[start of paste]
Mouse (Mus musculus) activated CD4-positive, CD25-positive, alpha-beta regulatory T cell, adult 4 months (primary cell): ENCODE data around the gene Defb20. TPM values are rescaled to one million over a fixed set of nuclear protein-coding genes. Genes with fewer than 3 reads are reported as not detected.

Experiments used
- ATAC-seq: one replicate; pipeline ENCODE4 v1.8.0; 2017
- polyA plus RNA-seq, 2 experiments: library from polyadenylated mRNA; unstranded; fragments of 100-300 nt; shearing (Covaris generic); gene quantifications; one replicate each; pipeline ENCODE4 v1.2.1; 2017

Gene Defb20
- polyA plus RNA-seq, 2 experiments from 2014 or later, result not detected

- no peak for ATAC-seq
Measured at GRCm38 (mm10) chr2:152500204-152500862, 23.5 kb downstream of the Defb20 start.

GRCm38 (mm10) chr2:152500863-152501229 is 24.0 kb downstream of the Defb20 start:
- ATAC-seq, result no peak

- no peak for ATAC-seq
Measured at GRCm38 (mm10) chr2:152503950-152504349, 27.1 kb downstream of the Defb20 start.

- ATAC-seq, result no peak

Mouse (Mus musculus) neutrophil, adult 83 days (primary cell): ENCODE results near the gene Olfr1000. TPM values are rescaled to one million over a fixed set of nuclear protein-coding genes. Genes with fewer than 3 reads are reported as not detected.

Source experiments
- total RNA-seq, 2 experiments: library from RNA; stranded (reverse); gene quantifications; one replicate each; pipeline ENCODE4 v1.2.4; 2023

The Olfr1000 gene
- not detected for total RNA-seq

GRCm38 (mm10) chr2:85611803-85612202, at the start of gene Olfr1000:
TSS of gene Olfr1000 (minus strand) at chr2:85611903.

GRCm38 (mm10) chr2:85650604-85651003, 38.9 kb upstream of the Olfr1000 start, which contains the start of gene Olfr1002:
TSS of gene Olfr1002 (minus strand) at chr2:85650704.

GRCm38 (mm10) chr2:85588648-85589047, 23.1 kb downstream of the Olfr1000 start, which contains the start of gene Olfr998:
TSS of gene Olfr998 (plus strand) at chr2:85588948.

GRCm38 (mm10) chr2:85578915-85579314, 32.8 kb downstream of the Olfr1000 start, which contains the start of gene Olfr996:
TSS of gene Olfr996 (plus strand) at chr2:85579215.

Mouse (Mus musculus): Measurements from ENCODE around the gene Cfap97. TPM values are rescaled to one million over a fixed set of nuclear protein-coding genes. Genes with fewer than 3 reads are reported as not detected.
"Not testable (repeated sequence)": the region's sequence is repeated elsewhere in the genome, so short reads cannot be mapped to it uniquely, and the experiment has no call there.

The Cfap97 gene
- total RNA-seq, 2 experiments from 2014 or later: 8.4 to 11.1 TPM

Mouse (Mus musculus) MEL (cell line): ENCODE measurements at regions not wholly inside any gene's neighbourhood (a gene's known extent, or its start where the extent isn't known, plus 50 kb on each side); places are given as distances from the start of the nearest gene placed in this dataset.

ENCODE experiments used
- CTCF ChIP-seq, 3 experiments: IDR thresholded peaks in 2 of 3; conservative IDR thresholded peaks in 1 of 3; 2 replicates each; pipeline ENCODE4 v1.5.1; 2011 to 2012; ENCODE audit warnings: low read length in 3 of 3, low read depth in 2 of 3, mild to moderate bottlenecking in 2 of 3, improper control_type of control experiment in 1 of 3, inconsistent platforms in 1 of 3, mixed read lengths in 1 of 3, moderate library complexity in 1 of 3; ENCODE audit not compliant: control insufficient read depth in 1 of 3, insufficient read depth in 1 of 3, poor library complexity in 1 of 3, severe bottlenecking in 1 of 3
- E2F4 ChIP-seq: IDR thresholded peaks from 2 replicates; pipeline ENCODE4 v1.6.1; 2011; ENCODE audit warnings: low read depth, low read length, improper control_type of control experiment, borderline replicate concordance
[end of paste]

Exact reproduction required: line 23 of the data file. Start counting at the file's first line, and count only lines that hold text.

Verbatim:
GRCm38 (mm10) chr2:85588648-85589047, 23.1 kb downstream of the Olfr1000 start, which contains the start of gene Olfr998: